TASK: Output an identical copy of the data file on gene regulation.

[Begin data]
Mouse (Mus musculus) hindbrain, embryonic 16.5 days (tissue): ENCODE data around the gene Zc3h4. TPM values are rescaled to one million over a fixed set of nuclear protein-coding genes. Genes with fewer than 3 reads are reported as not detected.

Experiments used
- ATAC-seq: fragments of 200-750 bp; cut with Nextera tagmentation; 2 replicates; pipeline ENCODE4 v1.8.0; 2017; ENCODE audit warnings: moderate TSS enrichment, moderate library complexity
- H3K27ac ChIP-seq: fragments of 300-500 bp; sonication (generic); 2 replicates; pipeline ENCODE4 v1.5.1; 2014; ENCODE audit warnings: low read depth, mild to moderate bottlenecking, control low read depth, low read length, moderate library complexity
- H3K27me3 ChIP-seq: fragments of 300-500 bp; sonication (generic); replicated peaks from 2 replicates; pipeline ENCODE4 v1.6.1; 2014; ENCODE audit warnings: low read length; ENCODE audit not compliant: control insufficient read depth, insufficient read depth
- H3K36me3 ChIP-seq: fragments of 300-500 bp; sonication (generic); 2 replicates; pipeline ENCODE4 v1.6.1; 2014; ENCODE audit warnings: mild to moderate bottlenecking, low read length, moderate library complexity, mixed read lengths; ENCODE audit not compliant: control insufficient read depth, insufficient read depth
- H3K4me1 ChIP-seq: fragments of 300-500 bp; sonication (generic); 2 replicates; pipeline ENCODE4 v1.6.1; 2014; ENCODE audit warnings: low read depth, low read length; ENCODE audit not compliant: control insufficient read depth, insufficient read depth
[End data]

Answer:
Mouse (Mus musculus) hindbrain, embryonic 16.5 days (tissue): ENCODE data around the gene Zc3h4. TPM values are rescaled to one million over a fixed set of nuclear protein-coding genes. Genes with fewer than 3 reads are reported as not detected.

Experiments used
- ATAC-seq: fragments of 200-750 bp; cut with Nextera tagmentation; 2 replicates; pipeline ENCODE4 v1.8.0; 2017; ENCODE audit warnings: moderate TSS enrichment, moderate library complexity
- H3K27ac ChIP-seq: fragments of 300-500 bp; sonication (generic); 2 replicates; pipeline ENCODE4 v1.5.1; 2014; ENCODE audit warnings: low read depth, mild to moderate bottlenecking, control low read depth, low read length, moderate library complexity
- H3K27me3 ChIP-seq: fragments of 300-500 bp; sonication (generic); replicated peaks from 2 replicates; pipeline ENCODE4 v1.6.1; 2014; ENCODE audit warnings: low read length; ENCODE audit not compliant: control insufficient read depth, insufficient read depth
- H3K36me3 ChIP-seq: fragments of 300-500 bp; sonication (generic); 2 replicates; pipeline ENCODE4 v1.6.1; 2014; ENCODE audit warnings: mild to moderate bottlenecking, low read length, moderate library complexity, mixed read lengths; ENCODE audit not compliant: control insufficient read depth, insufficient read depth
- H3K4me1 ChIP-seq: fragments of 300-500 bp; sonication (generic); 2 replicates; pipeline ENCODE4 v1.6.1; 2014; ENCODE audit warnings: low read depth, low read length; ENCODE audit not compliant: control insufficient read depth, insufficient read depth